Home Substantial portion Everything you need to know about the cheetah relocation project, the species | Latest India News

Everything you need to know about the cheetah relocation project, the species | Latest India News

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Eight cheetahs will fly from Namibia to Kuno National Park in Madhya Pradesh on Saturday for the reintroduction of the species to India after it was declared extinct in the country seven decades ago in 1952. The big cats were vaccinated, fitted with satellite collars, and are currently isolated at the Namibian center of the Cheetah Conservation Foundation (CCF) in Otjiwarongo. Here’s everything you need to know about the project, the species based on information from CCF, an organization dedicated to saving the cheetah in the wild that has coordinated with Indian authorities and scientists for translocation for 12 years. :

What is the status of the cheetah? What are the most recent census details and where are the populations distributed?

According to the study “Disappearing spots: The global declin of cheetah Acinonyx jubatus and what it mean for conservation” published in Proceedings of the National Academy of Sciences (PNAS), there are fewer than 7,100 cheetahs left in the world. The CCF estimates that the number should be somewhat higher, but still less than 7,500. This explains several micro-populations in the Horn of Africa that were not included in the PNAS study, some of which are currently studied by the CCF.

The cheetah is listed as vulnerable by the World Conservation Union’s (IUCN) Red List of Threatened Species. Two subspecies, the Asian cheetah (Acinonyx jubatus venaticus) and the Northwest African cheetah (Acinonyx jubatus hecki) are classified as critically endangered. The historical distribution of the cheetah in Africa covered a substantial part of the continent, but due to the contraction of its range in the last century, the cheetah is only found in 9% of its historical range, of which 77% is found outside protected areas. The species is nearly extinct throughout its Asian range except for a remnant population in Iran of about 20 or fewer individuals. Acinonyx jubatus jubatus is the cheetah of southern and eastern Africa and its range includes the eight countries of Namibia, Botswana, South Africa, Zimbabwe, Angola, Zambia, Tanzania and Kenya.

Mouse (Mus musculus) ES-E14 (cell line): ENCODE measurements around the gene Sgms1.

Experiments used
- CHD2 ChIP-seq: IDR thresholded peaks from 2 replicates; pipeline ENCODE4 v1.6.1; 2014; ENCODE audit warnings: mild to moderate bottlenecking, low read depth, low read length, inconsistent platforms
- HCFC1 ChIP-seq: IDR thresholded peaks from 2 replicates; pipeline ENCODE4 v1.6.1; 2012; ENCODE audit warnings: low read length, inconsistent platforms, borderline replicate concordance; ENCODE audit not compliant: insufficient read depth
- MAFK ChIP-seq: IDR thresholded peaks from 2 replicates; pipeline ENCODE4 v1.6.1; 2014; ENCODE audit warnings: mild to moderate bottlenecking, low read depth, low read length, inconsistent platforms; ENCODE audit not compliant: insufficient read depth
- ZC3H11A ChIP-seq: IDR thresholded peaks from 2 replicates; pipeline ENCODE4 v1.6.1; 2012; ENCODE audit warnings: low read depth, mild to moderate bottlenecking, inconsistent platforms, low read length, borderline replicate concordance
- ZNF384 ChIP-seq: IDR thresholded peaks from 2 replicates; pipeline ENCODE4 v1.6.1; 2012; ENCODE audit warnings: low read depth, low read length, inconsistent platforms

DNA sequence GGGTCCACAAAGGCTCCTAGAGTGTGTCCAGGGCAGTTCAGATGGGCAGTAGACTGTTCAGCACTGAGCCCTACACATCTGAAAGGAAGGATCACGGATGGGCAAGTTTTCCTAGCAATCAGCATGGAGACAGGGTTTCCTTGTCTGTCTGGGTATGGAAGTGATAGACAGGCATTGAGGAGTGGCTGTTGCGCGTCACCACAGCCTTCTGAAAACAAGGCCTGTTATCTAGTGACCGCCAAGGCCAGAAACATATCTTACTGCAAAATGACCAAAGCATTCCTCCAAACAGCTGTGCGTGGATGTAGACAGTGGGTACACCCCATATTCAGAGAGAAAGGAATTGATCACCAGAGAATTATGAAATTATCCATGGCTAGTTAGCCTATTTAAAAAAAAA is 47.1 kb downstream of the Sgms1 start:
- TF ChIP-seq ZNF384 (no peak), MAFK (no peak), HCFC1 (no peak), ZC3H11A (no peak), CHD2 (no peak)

It is the largest population of wild cheetahs in the world. Smaller and fragmented populations of Acinonyx jubatus soemerengii, the Horn of Africa cheetah, also called the Somali cheetah, are found in parts of Ethiopia and some countries in the Horn of Africa, although that their number has never been officially recorded.

What was the checklist for selecting suitable habitat for translocation to India, type of prey base needed, how many square kilometers per adult needed, etc. ?

Our research shows that in the semi-arid regions of Namibia, cheetahs use a huge home range of around 1500 km2. Home range size requirements in India are likely to be lower due to more productive habitats. It is imperative that potential threats to cheetahs at release sites are addressed or plans are in place to mitigate them. A habitat suitability survey should be conducted at each site to ensure that there is sufficient vegetation to support viable prey populations to support introduced cheetahs over the long term. Such studies have been conducted at potential release sites. The reintroduced population must be protected from anthropogenic threats and the potential impact of unusually high competition between cheetahs and other predators must be managed. Due to the cheetah’s large home ranges and a tendency to occur at low densities, release sites must be part of a larger suitable landscape or metapopulation management is required.